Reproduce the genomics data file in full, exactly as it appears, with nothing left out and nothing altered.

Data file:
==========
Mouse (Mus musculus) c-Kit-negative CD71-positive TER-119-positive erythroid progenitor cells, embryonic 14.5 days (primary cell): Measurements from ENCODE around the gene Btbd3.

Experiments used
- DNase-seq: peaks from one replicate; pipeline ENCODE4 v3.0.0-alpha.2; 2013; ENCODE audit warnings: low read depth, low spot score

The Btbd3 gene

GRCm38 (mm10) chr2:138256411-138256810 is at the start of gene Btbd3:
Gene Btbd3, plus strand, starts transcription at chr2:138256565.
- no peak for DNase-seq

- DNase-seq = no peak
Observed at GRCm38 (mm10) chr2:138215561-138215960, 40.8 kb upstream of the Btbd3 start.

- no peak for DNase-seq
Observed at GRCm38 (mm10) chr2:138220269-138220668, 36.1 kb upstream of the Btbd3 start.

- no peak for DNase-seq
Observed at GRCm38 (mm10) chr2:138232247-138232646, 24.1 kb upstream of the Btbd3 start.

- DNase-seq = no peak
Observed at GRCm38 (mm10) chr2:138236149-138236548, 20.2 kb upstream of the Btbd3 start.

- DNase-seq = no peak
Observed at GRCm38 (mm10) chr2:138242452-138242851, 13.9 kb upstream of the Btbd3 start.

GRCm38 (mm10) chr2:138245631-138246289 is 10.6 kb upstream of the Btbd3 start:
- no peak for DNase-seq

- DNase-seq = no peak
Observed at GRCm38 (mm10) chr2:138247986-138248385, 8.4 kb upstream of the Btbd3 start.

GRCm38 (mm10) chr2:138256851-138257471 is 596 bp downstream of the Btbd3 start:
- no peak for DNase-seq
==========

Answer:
Mouse (Mus musculus) c-Kit-negative CD71-positive TER-119-positive erythroid progenitor cells, embryonic 14.5 days (primary cell): Measurements from ENCODE around the gene Btbd3.

Experiments used
- DNase-seq: peaks from one replicate; pipeline ENCODE4 v3.0.0-alpha.2; 2013; ENCODE audit warnings: low read depth, low spot score

The Btbd3 gene

GRCm38 (mm10) chr2:138256411-138256810 is at the start of gene Btbd3:
Gene Btbd3, plus strand, starts transcription at chr2:138256565.
- no peak for DNase-seq

- DNase-seq = no peak
Observed at GRCm38 (mm10) chr2:138215561-138215960, 40.8 kb upstream of the Btbd3 start.

- no peak for DNase-seq
Observed at GRCm38 (mm10) chr2:138220269-138220668, 36.1 kb upstream of the Btbd3 start.

- no peak for DNase-seq
Observed at GRCm38 (mm10) chr2:138232247-138232646, 24.1 kb upstream of the Btbd3 start.

- DNase-seq = no peak
Observed at GRCm38 (mm10) chr2:138236149-138236548, 20.2 kb upstream of the Btbd3 start.

- DNase-seq = no peak
Observed at GRCm38 (mm10) chr2:138242452-138242851, 13.9 kb upstream of the Btbd3 start.

GRCm38 (mm10) chr2:138245631-138246289 is 10.6 kb upstream of the Btbd3 start:
- no peak for DNase-seq

- DNase-seq = no peak
Observed at GRCm38 (mm10) chr2:138247986-138248385, 8.4 kb upstream of the Btbd3 start.

GRCm38 (mm10) chr2:138256851-138257471 is 596 bp downstream of the Btbd3 start:
- no peak for DNase-seq